Chinese stocks have been emerging markets laggards this year, but the world’s second-largest economy has recently seen its equity markets start to shed some of that laggard status. Investors looking to play that rebound may want to consider Hong Kong and the iShares MSCI Hong Kong ETF (NYSEArca: EWH) or the iShares China Large-Cap ETF (NYSEArca: FXI), the largest China-related ETF trading in the U.S.
EWH also has to contend with U.S. interest rate policy because the Hong Kong dollar is pegged to the U.S. dollar. Additionally, the ETF’s significant finance, real estate, and construction makes its vulnerable to changes in Fed policy. The Chinese territory has an AAA credit rating.
SEE MORE: Are China ETFs Ready to Rally?
Just as investors departed FXI earlier this year, EWH was hit by outflows as well. However, stocks listed in Hong Kong still offer substantial discounts relative to their mainland counterparts. The issue is getting foreign investors to renew their interest in Hong Kong shares.
“Foreigners, however, are still sitting on the sidelines of the Chinese market, despite buying other major emerging markets in the last few months,” reports Shuli Ren for Barron’s. “Year to date, they’ve sold $3.4 billion in China stocks and another $1.9 billion of Hong Kong companies’ stocks. But sentiment could change. In the last week, foreigners turned net buyers, pumping in $912 million, the largest weekly flow in five months.”[related_stories]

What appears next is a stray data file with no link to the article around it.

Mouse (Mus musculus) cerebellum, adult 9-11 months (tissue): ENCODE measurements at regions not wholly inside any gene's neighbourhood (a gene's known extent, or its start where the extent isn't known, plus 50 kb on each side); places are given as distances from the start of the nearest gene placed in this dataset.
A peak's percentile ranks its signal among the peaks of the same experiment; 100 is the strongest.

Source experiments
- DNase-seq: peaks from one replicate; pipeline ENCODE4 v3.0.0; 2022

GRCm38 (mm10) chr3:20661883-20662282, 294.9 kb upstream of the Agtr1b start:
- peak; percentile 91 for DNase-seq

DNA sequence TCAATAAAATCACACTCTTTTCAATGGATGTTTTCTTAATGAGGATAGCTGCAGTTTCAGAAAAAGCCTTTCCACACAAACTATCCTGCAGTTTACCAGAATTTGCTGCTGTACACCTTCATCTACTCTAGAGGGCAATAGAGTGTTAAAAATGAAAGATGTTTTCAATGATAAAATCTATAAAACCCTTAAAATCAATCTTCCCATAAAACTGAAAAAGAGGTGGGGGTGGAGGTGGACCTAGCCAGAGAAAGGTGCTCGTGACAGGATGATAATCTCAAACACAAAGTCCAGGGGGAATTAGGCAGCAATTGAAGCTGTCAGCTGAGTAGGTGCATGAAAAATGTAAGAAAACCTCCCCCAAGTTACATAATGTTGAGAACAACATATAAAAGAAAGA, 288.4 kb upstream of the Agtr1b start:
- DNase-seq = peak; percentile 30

Over 260 U.S.-listed ETFs feature some exposure to China with marquee names including the iShares China Large-Cap ETF, which is the largest China-related ETF that tracks Chinese companies listed on the Hong Kong stock exchange. H-shares, or the Chinese stocks trading in Hong Kong are some of the least expensive stocks in the world and FXI has a price-to-earnings ratio below that of the MSCI Emerging Markets Index.
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The recently unveiled Shenzhen-Hong Kong connect could be another catalyst for Hong Kong stocks as more mainland investors will have access to offshore equities. Mainlanders will have access to 417 Hong Kong-listed stocks, a third more than the through the Shanghai link, with the addition of small-caps.
“Even after the recent rally, the Hang Seng Index has reached only a nine-month high, while the Hang Seng China Enterprises Index, or H-shares index, has broken even just this year, and trades at only 7.6 times earnings,” according to Barron’s.
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iShares MSCI Hong Kong ETF
The opinions and forecasts expressed herein are solely those of Tom Lydon, and may not actually come to pass. Information on this site should not be used or construed as an offer to sell, a solicitation of an offer to buy, or a recommendation for any product.